Mirror Reflections – Papua New Guinea & Russia


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Life in Papua New Guinea

A CALL TO SUPPORT CULTURE CONCERN

Every Papua New Guinea community has a traditional culture which is usually very unique to each other. We have about 840 different languages and our traditional cultures are almost the same number. These traditional cultures are part of our Melanesian way of life style that our ancestors have been living with for many years ago. In the wake of modernization, we have heard comments that our cultures and traditions are old-fashioned; they hold back progress in nation building and that we should completely forget about them and adopt new ways of life. Some say they are ‘dirty’ and ‘primitive’.

But many of us do not agree with all these comments because some of us are living examples of what our cultures and traditions did for us when we were young. They helped us develop and mould our attitudes and characters to be productive, useful, purposely and to lead progressive lives. Many of us reject immoral living and corruption, laziness and conning. Hunger for wealth, power and glory are unknown in our cultural and traditional ways of life. “I wish it would possible for every child to spend its first 10 years close to the soil, tracing the cultures and traditions. If I had had children of my own I would, at any convenience to myself, have moved to the country – in the village just enough to grasp the atmosphere of the practices of the cultures and traditions, and not alone for considerations of their physical health.”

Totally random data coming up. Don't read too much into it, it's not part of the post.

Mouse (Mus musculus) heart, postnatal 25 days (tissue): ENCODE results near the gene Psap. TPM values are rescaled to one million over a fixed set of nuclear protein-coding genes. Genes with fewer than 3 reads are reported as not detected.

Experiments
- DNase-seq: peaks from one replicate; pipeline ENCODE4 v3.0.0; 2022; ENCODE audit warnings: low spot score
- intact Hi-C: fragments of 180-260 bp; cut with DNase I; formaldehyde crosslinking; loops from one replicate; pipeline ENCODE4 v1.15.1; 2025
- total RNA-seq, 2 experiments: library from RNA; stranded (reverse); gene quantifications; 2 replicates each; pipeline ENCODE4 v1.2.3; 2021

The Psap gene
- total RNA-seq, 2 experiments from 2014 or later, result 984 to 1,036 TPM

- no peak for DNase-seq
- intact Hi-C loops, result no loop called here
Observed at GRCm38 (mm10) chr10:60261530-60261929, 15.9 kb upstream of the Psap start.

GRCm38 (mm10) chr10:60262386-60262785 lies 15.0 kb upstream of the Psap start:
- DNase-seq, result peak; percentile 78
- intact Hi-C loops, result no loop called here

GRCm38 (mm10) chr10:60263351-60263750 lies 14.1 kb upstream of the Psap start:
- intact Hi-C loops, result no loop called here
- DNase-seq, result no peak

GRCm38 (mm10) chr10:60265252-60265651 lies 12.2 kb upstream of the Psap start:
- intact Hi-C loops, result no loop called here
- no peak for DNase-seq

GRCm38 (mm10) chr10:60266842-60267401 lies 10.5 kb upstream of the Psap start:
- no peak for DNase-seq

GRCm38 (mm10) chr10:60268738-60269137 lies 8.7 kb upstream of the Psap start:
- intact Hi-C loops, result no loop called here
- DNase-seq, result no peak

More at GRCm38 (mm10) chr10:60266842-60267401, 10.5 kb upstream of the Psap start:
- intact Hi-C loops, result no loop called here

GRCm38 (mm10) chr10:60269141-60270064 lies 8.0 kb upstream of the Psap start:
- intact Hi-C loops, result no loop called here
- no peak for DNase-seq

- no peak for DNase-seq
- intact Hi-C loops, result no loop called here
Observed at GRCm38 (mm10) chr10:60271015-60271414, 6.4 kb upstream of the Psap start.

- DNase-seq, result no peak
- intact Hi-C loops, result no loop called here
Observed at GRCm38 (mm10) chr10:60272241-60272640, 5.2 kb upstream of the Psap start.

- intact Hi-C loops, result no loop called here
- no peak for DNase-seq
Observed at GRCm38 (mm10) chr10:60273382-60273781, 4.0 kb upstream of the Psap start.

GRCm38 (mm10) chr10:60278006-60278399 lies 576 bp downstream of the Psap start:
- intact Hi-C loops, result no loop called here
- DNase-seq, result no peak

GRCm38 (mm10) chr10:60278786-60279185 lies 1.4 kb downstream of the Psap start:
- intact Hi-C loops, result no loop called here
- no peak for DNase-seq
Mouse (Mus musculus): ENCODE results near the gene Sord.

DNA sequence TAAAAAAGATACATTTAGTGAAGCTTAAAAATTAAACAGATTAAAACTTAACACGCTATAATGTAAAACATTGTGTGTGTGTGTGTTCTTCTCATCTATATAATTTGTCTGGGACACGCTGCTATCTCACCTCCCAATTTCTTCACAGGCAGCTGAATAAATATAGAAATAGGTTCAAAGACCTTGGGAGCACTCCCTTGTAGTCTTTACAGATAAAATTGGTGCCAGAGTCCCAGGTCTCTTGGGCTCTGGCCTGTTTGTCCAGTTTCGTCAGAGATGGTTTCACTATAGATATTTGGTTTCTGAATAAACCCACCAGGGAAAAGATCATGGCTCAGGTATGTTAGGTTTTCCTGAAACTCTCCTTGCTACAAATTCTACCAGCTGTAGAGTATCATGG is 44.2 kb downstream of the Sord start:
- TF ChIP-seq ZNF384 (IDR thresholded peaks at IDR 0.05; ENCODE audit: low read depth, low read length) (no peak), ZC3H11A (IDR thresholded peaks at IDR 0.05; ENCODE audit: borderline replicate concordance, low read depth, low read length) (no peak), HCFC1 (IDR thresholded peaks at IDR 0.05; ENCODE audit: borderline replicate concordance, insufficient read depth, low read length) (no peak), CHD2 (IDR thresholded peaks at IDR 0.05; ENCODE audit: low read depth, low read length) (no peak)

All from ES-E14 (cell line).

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Life in Russia

Who are Finno-Ugric people?

The Finno-Ugric peoples are any of several peoples of Eurasia who speak languages of the Finno-Ugric language family, such as the Khanty, Mansi, Hungarians, Maris, Mordvins, Sámi, Estonians, Karelians, Finns, Udmurts and Komis.

Read more about Finno-Ugric people.

I already talked about Mordvins in this link, Karelians in this link, Udmurts in this link and Estonians in this link.

I also talked about the place where I spent summers when I was a child, my grand-mother place, Bolshoe Boldino which is side-to-side to Mordovia where Mordvins live. This place is far away from Russian North and rest of other Finno-Ugric people.

The reason why I mention it is because I would like you to ask a question: how was it possible that these people that share the same language live in such different places? Think of Hungarians for example,

But let’s continue…

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